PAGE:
A criminal investigation?
Since the transcript and audio of the call were made public, there has been some debate over whether Trump committed a criminal act based on his words during the call.
For his part, Raffensperger explained to ABC’s “Good Morning America” that a criminal probe might be undertaken by a district attorney in Georgia.
“I understand that the Fulton County District Attorney wants to look at it. Maybe that’s the appropriate venue for it to go,” he said on the Monday program.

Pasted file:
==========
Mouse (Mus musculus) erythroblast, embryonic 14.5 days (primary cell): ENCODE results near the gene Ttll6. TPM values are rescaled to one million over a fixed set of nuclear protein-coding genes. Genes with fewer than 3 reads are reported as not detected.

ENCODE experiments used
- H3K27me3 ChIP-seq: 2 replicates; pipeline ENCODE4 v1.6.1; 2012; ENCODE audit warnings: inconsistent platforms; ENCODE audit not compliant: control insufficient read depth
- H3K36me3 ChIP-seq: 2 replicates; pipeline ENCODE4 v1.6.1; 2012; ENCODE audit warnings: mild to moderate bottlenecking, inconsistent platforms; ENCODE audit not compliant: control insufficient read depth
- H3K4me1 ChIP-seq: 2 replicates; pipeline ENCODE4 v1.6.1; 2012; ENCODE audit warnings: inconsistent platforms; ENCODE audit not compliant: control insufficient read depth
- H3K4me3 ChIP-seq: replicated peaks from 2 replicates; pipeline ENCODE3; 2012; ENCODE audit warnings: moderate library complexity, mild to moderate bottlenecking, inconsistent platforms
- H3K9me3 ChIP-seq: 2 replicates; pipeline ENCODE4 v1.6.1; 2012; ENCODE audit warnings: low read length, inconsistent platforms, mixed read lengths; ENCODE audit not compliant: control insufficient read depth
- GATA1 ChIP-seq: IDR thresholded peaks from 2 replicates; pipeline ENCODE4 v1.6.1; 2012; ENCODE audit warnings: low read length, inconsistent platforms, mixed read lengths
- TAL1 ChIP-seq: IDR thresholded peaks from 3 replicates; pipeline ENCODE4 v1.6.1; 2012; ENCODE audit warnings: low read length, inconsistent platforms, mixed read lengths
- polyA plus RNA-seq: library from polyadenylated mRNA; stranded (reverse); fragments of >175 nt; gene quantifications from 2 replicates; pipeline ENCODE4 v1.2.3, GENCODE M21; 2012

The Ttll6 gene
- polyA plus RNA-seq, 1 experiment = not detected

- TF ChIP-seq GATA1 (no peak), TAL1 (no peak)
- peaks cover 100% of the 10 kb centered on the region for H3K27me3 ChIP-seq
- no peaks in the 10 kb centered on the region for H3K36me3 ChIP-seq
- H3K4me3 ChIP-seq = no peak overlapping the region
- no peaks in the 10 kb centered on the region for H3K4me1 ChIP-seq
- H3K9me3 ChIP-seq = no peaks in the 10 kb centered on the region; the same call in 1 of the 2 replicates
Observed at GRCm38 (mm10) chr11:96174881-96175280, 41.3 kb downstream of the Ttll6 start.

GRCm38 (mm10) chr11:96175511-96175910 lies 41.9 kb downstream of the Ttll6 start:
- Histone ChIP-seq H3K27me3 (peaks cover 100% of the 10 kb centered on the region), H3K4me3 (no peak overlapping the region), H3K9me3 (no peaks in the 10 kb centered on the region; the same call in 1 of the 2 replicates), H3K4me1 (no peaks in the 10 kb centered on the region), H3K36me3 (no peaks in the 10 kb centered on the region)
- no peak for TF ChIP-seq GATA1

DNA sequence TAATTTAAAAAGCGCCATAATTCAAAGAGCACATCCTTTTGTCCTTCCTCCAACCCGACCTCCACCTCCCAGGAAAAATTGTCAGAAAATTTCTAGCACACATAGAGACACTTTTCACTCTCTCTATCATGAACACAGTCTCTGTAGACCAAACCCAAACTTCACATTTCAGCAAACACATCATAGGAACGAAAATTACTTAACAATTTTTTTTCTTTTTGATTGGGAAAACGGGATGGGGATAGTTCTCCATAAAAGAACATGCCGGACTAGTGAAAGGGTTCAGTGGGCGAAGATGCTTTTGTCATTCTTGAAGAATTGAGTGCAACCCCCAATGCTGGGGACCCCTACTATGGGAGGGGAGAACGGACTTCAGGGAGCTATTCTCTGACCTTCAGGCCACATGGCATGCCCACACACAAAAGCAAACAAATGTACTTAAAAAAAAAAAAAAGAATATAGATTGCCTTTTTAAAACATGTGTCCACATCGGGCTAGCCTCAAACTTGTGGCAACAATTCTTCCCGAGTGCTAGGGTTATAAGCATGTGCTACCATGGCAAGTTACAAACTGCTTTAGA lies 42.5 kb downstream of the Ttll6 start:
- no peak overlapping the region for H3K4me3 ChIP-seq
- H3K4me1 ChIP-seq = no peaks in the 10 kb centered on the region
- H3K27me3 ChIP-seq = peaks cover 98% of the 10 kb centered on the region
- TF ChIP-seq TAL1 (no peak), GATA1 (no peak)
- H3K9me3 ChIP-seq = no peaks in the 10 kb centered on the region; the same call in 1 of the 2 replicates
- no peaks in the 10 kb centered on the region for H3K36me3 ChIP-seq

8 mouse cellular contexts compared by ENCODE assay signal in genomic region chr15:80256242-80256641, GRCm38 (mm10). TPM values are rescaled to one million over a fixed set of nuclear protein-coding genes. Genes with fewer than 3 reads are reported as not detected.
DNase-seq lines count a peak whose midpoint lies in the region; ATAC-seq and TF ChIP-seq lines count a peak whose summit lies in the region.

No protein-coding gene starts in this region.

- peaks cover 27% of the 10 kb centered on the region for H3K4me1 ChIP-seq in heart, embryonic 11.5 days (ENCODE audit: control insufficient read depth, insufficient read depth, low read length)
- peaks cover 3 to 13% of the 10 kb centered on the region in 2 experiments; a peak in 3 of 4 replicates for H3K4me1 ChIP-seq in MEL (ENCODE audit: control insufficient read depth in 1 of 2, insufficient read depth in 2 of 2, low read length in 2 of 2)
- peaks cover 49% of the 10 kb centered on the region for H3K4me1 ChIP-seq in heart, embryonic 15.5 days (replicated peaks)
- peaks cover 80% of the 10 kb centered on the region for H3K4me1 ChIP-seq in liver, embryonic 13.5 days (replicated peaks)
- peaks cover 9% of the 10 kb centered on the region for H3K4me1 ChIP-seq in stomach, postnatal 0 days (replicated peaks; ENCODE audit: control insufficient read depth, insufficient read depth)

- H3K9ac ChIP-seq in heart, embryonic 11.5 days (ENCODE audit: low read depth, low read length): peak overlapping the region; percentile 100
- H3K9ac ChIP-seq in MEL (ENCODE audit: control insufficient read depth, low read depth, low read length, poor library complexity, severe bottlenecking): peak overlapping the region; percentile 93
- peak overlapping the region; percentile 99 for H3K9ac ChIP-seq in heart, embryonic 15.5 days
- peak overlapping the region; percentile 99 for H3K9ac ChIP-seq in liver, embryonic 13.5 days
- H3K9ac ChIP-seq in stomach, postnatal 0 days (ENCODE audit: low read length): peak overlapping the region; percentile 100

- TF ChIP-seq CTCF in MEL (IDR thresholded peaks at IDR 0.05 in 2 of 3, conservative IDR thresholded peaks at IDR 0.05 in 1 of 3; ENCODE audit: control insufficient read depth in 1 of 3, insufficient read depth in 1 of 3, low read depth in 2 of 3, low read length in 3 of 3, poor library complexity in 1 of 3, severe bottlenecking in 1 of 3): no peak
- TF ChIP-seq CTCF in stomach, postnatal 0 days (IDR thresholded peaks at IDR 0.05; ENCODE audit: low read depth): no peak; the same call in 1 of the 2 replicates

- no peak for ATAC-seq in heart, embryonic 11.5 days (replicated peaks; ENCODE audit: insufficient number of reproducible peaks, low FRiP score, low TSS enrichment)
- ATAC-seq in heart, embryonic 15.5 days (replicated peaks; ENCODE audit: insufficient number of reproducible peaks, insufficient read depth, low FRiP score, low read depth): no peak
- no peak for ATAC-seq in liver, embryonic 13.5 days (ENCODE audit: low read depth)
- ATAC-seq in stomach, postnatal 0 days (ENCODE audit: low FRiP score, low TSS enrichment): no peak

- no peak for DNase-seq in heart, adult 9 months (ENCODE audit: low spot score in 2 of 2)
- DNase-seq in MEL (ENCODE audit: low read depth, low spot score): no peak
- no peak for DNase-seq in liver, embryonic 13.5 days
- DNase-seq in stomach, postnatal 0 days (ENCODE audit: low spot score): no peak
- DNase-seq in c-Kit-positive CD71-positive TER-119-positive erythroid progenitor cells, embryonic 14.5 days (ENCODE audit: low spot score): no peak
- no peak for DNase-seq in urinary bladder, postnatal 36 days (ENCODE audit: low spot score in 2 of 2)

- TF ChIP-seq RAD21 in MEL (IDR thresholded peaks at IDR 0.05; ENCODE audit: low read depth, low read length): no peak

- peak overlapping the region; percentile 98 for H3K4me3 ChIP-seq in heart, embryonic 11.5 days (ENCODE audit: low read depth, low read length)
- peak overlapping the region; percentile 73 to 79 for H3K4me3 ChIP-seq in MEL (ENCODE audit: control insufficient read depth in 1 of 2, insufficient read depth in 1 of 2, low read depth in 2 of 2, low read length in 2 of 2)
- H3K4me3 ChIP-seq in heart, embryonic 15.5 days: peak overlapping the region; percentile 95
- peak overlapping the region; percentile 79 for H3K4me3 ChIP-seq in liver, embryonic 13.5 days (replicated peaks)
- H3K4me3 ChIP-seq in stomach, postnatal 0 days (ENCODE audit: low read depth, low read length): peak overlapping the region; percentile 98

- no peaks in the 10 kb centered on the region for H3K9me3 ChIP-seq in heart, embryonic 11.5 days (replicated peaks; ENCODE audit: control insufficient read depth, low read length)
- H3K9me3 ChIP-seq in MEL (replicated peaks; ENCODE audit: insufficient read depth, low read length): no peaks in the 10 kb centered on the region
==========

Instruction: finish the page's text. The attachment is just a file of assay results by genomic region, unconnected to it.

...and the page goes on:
Andrew Weissmann, a former prosecutor on special counsel Robert Mueller's earlier Russia investigation, took to Twitter to claim that “many parts of the tape evidence Trump’s criminal intent.”
This included, according to Weissmann, “lies, and no facts, to support demands,” “seeking to find the precise number of votes to win (vs impartial scrub of votes),” and “reminding [Raffensperger] of criminal consequences.”
Republican election lawyer Matthew T. Sanderson told The New York Times that there would still be a challenge to prove criminal intent, adding, “I doubt this is behavior that would be prosecuted.”